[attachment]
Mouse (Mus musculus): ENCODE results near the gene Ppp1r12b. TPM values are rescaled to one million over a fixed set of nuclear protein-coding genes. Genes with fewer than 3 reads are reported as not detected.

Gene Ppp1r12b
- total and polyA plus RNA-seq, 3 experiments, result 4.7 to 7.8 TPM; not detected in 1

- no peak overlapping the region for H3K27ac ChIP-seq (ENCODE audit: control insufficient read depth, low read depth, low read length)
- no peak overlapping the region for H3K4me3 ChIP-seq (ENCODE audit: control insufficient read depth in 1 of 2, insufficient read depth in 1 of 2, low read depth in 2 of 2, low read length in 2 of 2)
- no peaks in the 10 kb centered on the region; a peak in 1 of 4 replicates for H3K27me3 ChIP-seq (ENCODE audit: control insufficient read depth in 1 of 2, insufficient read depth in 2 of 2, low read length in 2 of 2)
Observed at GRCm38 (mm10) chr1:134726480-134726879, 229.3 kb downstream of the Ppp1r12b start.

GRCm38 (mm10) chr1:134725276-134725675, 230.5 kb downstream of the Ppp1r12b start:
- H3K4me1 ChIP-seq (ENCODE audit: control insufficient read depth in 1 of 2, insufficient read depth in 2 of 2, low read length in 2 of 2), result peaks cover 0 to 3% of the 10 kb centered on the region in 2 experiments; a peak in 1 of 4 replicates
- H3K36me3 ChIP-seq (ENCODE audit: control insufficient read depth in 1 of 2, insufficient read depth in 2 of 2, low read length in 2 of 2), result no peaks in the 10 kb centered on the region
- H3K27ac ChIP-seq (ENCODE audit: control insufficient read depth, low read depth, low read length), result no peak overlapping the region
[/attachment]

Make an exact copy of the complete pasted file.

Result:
Mouse (Mus musculus): ENCODE results near the gene Ppp1r12b. TPM values are rescaled to one million over a fixed set of nuclear protein-coding genes. Genes with fewer than 3 reads are reported as not detected.

Gene Ppp1r12b
- total and polyA plus RNA-seq, 3 experiments, result 4.7 to 7.8 TPM; not detected in 1

- no peak overlapping the region for H3K27ac ChIP-seq (ENCODE audit: control insufficient read depth, low read depth, low read length)
- no peak overlapping the region for H3K4me3 ChIP-seq (ENCODE audit: control insufficient read depth in 1 of 2, insufficient read depth in 1 of 2, low read depth in 2 of 2, low read length in 2 of 2)
- no peaks in the 10 kb centered on the region; a peak in 1 of 4 replicates for H3K27me3 ChIP-seq (ENCODE audit: control insufficient read depth in 1 of 2, insufficient read depth in 2 of 2, low read length in 2 of 2)
Observed at GRCm38 (mm10) chr1:134726480-134726879, 229.3 kb downstream of the Ppp1r12b start.

GRCm38 (mm10) chr1:134725276-134725675, 230.5 kb downstream of the Ppp1r12b start:
- H3K4me1 ChIP-seq (ENCODE audit: control insufficient read depth in 1 of 2, insufficient read depth in 2 of 2, low read length in 2 of 2), result peaks cover 0 to 3% of the 10 kb centered on the region in 2 experiments; a peak in 1 of 4 replicates
- H3K36me3 ChIP-seq (ENCODE audit: control insufficient read depth in 1 of 2, insufficient read depth in 2 of 2, low read length in 2 of 2), result no peaks in the 10 kb centered on the region
- H3K27ac ChIP-seq (ENCODE audit: control insufficient read depth, low read depth, low read length), result no peak overlapping the region